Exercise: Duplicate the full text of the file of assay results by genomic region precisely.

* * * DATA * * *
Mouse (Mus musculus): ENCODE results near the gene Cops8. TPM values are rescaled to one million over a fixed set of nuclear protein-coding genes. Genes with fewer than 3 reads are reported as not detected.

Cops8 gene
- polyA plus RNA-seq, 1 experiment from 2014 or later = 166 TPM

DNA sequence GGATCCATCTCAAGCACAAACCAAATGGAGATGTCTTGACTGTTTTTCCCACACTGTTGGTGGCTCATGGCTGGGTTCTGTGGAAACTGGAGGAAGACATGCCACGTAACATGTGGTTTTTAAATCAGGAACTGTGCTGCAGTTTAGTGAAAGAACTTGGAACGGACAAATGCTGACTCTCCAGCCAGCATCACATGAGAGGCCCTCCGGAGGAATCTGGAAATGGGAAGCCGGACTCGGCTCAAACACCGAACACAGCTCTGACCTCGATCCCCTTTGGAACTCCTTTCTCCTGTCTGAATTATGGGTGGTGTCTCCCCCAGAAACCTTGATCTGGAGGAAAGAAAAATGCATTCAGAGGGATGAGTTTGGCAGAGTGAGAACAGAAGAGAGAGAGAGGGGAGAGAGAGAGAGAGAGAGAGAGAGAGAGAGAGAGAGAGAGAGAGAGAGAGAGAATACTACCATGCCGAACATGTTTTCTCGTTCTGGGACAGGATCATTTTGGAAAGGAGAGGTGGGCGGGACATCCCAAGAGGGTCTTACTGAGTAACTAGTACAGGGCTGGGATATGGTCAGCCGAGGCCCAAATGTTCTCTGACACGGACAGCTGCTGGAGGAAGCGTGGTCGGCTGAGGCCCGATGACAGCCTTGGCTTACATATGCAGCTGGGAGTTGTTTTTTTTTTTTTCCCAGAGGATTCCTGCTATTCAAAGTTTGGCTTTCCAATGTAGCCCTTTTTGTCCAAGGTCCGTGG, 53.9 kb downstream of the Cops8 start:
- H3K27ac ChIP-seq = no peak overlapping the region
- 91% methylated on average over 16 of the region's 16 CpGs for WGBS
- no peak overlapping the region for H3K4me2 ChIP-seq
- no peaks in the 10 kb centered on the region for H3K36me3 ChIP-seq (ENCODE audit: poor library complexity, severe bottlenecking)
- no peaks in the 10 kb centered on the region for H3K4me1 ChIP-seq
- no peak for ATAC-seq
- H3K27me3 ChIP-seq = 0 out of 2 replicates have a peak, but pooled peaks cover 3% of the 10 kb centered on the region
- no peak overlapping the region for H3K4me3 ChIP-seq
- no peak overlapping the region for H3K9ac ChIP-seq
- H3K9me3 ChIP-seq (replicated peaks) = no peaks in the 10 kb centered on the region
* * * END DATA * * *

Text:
Mouse (Mus musculus): ENCODE results near the gene Cops8. TPM values are rescaled to one million over a fixed set of nuclear protein-coding genes. Genes with fewer than 3 reads are reported as not detected.

Cops8 gene
- polyA plus RNA-seq, 1 experiment from 2014 or later = 166 TPM

DNA sequence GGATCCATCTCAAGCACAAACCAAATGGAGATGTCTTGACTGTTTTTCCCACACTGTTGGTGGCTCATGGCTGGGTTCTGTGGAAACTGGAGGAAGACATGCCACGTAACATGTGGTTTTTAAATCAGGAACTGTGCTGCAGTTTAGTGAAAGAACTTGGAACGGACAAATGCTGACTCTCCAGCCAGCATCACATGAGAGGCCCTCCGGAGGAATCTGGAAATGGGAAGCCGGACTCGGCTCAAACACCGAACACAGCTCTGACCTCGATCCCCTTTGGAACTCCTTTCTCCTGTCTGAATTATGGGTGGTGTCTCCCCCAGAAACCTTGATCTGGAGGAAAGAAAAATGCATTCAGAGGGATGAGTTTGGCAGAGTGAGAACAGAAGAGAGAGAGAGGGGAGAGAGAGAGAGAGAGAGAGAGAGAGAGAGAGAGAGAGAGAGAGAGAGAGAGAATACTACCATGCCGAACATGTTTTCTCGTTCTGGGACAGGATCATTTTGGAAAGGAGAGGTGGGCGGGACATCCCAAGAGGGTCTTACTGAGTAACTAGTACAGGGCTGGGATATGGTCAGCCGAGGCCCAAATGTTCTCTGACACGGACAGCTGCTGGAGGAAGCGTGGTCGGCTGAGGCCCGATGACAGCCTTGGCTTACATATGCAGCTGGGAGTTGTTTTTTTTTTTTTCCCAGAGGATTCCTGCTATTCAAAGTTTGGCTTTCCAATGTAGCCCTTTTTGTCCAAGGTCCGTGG, 53.9 kb downstream of the Cops8 start:
- H3K27ac ChIP-seq = no peak overlapping the region
- 91% methylated on average over 16 of the region's 16 CpGs for WGBS
- no peak overlapping the region for H3K4me2 ChIP-seq
- no peaks in the 10 kb centered on the region for H3K36me3 ChIP-seq (ENCODE audit: poor library complexity, severe bottlenecking)
- no peaks in the 10 kb centered on the region for H3K4me1 ChIP-seq
- no peak for ATAC-seq
- H3K27me3 ChIP-seq = 0 out of 2 replicates have a peak, but pooled peaks cover 3% of the 10 kb centered on the region
- no peak overlapping the region for H3K4me3 ChIP-seq
- no peak overlapping the region for H3K9ac ChIP-seq
- H3K9me3 ChIP-seq (replicated peaks) = no peaks in the 10 kb centered on the region